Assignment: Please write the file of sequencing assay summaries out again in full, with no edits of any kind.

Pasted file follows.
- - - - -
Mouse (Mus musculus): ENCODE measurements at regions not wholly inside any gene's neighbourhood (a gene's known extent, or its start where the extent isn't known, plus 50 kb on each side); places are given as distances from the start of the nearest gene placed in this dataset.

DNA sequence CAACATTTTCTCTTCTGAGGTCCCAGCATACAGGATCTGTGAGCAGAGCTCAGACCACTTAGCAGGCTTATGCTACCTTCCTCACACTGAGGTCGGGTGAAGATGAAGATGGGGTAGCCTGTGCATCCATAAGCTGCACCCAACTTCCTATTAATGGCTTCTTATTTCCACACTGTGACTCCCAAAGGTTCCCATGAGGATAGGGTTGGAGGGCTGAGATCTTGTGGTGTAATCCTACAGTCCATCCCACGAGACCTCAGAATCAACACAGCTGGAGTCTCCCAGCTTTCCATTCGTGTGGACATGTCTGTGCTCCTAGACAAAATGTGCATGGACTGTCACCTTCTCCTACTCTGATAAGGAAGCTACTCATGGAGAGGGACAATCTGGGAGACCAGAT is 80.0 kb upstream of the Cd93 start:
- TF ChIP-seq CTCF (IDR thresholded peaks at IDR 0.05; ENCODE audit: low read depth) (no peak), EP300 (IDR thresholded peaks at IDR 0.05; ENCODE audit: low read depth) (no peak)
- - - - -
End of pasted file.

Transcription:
Mouse (Mus musculus): ENCODE measurements at regions not wholly inside any gene's neighbourhood (a gene's known extent, or its start where the extent isn't known, plus 50 kb on each side); places are given as distances from the start of the nearest gene placed in this dataset.

DNA sequence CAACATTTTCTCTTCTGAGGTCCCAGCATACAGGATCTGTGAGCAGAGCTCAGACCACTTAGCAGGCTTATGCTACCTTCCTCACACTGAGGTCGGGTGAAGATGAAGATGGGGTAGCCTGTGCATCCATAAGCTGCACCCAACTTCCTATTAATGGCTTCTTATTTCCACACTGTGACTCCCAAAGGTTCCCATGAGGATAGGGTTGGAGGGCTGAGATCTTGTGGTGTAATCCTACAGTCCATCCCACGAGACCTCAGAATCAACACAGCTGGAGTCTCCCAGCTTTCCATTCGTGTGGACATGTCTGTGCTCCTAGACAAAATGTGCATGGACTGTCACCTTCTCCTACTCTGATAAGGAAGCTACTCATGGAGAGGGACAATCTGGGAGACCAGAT is 80.0 kb upstream of the Cd93 start:
- TF ChIP-seq CTCF (IDR thresholded peaks at IDR 0.05; ENCODE audit: low read depth) (no peak), EP300 (IDR thresholded peaks at IDR 0.05; ENCODE audit: low read depth) (no peak)